The elevators are currently only available in Japan. The provision of these instruments in other countries is under consideration.

Case provided by Michael Blauth, Innsbruck, Austria

Case 1: Fall at home

An 83-year-old female patient sustained a 31-A.2.2 fracture of the right proximal femur after a fall at home (Figs 1-2). Intraoperative and postoperative images are shown (Figs 3-5).

Case provided by Michael Blauth, Innsbruck, Austria

Case 2: Pertrochanteric fracture

A 98-year-old female patient sustained a pertrochanteric fracture of the left proximal femur due to fall in her nursing home (Fig 1). There was significant pain and coxarthritis in the right hip, and hypertension. Surgery was performed within 24 hours. There was an indication for augmentation due to the instability of the fracture. The patient additionally suffered from osteoporosis and dementia.

Case provided by Hiroaki Minehara, Sagamihara, Japan

Case 3: Use of the hollow reamer in a clinical case

It is widely reported in the literature in Japan that there are many missed unstable femoral trochanteric fracture cases diagnosed only by x-ray, yet CT scans can clearly reveal the unstable fracture pattern.

A 77-year-old man suffered a right femoral trochanteric fracture (Figs 5-8). This case can be diagnosed as AO31-A1. However, the CT shows the detachment of the lesser trochanter (AO31-A2). Precise information of dangerous fracture patterns in advance might simplify the imaging of intraoperative reduction maneuvers and the use of the implants.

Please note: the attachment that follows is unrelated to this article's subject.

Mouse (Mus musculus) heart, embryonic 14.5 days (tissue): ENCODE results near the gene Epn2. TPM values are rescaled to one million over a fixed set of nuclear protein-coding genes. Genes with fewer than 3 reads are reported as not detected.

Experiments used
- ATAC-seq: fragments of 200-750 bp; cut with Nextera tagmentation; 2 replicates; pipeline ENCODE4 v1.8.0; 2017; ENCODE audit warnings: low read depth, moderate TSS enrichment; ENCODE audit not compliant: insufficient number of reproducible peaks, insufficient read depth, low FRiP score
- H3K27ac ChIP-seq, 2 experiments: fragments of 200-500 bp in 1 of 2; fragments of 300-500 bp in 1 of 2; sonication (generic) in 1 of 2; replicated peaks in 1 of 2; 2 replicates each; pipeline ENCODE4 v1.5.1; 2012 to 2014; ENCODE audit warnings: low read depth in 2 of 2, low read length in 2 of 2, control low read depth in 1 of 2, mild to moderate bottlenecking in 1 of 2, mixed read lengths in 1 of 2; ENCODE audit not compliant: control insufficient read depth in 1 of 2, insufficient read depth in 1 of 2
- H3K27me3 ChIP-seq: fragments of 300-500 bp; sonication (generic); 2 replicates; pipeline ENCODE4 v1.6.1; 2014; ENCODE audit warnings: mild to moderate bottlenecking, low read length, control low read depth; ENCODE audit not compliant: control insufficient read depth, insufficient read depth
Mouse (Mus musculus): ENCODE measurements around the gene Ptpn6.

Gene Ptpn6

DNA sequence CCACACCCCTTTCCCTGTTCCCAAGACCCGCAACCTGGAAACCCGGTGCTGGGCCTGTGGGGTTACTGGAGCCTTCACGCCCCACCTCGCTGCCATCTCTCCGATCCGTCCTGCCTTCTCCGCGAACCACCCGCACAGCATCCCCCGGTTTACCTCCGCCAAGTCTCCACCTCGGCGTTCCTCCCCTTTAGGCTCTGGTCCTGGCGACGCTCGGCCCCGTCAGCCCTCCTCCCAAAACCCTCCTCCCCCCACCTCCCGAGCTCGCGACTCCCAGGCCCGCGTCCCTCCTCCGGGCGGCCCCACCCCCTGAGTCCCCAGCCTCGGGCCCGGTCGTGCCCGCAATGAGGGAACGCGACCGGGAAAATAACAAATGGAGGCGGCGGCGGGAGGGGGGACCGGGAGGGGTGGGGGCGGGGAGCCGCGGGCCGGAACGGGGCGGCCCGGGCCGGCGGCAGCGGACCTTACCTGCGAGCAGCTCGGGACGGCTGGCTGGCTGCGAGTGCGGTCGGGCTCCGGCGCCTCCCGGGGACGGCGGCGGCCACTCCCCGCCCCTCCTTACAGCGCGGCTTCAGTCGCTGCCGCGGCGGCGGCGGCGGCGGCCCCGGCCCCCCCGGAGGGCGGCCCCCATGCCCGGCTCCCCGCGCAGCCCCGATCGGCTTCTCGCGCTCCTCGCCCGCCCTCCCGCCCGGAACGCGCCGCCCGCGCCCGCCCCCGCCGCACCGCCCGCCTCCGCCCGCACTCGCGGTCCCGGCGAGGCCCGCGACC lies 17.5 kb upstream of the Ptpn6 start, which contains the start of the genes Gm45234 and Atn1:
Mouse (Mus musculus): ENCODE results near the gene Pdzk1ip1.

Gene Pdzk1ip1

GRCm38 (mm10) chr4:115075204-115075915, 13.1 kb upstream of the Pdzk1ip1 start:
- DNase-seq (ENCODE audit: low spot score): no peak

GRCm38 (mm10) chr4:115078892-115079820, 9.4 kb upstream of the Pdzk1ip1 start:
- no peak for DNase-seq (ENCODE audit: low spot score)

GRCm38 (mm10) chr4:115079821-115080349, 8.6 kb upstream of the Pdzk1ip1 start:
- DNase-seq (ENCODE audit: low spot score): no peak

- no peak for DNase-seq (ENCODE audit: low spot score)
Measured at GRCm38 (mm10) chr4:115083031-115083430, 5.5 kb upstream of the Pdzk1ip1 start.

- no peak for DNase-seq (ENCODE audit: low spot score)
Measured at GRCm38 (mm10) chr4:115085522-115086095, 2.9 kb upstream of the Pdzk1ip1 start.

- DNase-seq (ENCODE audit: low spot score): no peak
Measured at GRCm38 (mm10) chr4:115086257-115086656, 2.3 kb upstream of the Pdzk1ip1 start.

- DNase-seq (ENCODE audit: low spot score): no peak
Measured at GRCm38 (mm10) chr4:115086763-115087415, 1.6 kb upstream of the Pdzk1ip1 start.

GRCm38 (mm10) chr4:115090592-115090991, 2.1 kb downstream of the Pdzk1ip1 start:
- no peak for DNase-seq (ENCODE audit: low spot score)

In this case, the fracture lines are located in the area of the intended nail insertion point. The 3-D reconstruction images distinctly show that the hollow reamer prevented the fracture fragments from being pushed apart when introducing the hollow reamer close to the fracture line.

Innovations in femoral nailing (2014)

Presented by Michael Blauth and Christopher Finkemeier, medical members of the Intramedullary Nailing Expert Group, on December 9, 2014.

Innovations in femoral nailing (2015)

Presented by Christopher Finkemeier, medical member of the Intramedullary Nailing Expert Group, on December 8, 2015.

Reduction techniques in proximal femoral fractures (2016)

Presented by Michael Blauth, Paulo Barbosa and Hiroaki Minehara, medical members of the Intramedullary Nailing Expert Group, on December 7, 2016.